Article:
– Serpahimz
    Feb 14, 2015 at 23:41
  • $\begingroup$ Oh I see, it's assumed $b$ is in the column space. $\endgroup$
    – user7530
    Feb 14, 2015 at 23:43

1 Answer 1


I was kind of curious about an answer working on an eigenbasis of $A$ because I only can think of treating the cg-method as Krylow-method and I can't see the direct connection there. So, if you end up with such a solution I'd be happy if you could share it here.

In return, I can at least offer the version that I already know. It basically is the approach for strictly positive definite matrices but under the given conditions it seems to work for semi-definite ones as well (which actually surprises me a little but I just can't see why it doesn't work) $-$ please correct me if I'm wrong.

As you referred to a post using symmetric positive semi-definite matrices in the comments, I assumed that the matrix given here is symmetric, too. Although this possibly isn't necessary either (but then you'd definitely have to pay more attention to how you actually use the $A$-scalar product).

Also you already pointed out that the method is well-defined as of $b\in \mbox{Col}(A)$ and that $r^n, d^n \in \mbox{Col}(A)$ for all $n\in\mathbb{N}$.

Small Corrections

In your post you defined the $A$-scalar product $\langle u, v\rangle_A = u^\top A v$. From that, you'd usually define $\Vert u \Vert_A = \sqrt{\langle u, u\rangle_A}$. Using this definition, the update rules change to $$ \alpha^n = \frac{\langle d^n, r^n\rangle_I}{\Vert d^n \Vert^2_A} $$ and $$ d^{n+1} = r^{n+1} - \frac{\langle d^n, r^{n+1}\rangle_A}{\Vert d^n\Vert_A^2} d^n\text{.} $$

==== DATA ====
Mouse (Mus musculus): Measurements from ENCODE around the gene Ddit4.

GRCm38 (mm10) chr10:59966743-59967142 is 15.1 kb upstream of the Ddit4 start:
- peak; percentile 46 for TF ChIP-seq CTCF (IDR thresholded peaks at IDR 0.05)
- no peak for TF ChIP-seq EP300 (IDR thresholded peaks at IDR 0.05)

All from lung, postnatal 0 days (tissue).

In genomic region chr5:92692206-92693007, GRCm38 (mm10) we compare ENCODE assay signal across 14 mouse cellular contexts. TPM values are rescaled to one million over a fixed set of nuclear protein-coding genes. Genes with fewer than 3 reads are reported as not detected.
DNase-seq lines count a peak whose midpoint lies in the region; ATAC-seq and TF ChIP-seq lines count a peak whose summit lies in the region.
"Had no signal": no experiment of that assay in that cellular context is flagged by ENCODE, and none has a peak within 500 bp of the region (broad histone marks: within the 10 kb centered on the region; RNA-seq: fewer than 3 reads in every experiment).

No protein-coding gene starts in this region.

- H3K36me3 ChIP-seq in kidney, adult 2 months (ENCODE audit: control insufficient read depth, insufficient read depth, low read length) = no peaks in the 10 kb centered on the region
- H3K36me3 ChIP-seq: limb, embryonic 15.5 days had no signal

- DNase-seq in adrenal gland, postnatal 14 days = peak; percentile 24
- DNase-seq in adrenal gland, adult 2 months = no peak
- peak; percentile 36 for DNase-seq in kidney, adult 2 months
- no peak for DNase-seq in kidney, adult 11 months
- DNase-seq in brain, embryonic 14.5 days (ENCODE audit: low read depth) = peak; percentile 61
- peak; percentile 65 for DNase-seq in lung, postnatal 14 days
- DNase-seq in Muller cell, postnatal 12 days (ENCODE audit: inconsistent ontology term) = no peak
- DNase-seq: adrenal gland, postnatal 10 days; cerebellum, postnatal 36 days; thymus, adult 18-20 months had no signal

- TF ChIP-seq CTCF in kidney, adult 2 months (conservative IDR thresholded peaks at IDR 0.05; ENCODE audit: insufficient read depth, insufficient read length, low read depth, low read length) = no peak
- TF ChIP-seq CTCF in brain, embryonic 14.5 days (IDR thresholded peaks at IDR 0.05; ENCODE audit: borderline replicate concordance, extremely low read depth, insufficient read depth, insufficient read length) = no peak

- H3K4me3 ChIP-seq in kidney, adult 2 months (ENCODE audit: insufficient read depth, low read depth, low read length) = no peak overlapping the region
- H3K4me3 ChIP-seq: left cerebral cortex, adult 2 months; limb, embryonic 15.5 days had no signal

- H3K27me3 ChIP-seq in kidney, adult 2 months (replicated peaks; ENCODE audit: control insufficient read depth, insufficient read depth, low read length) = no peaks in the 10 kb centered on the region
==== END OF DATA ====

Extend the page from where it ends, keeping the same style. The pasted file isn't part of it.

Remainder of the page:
$A$-orthogonality of search directions

If you already know that the search directions will be $A$-orthogonal you can skip this part. I decided to elaborate it a little because it is the important part (for Krylow-methods in general).

We define $$ K_n(A,r^0) = \mbox{span}\{ A^k r^0 \mid k \in \{0,\dots,n-1\}\} $$ for all $n\in\mathbb{N}$. We claim:

For all $n\in\mathbb{N}$ we have $$ K_n(A,r^0) = \mbox{span}\{d^j \mid j \in \{0,\dots,n-1\} \} = \mbox{span}\{r^j \mid \{0,\dots,n-1\} \} $$ and pairwise $A$-orthogonality of the directions $d^j$ for $j\in\{0,\dots,n\}$ as long as $r_j \neq 0$ for all $j\in\{0,\dots,n\}$.

The proof is done via induction where the induction statement is clearly fulfilled for $n=0$. So we assume the statement holds for some $n\in \mathbb{N}$ and try to show it for $n+1$. First of all, by definition of $r^n$ (using the definition of $x^n$) we have for all $j\in\{0,\dots,n\}$ $$ r^n = r^j - \sum_{i=j}^{n-1} \alpha^i Ad^i. $$ Consequently, this yields for all $j\in\{0,\dots,n-1\}$ $$ \begin{array}{rl} \langle d^j, r^{n} \rangle_I & = \left\langle d^j, r^j - \textstyle\sum_{i=j}^{n-1} \alpha^j Ad^i \right\rangle_I \\ & = \langle d^j, r^j - \alpha^j A d^j \rangle_I \\ & = \left \langle d^j, r^j - \frac{\langle d^j, r^j\rangle_A}{\langle d^j, d^j\rangle_A} Ad^j \right \rangle_I \\ & = 0 \end{array} $$ where we used $\langle d^j, d^i\rangle_A = 0$ for $i,j \in \{0,\dots, n-1\}$ and $i\neq j$ by induction assumption. In particular, we have $r^{n} \perp K_{n}(A,r^0)$ as of $K_{n}(A,r^0) = \mbox{span}\{d_0,\dots,d_{n-1}\}$ (also by induction assumption).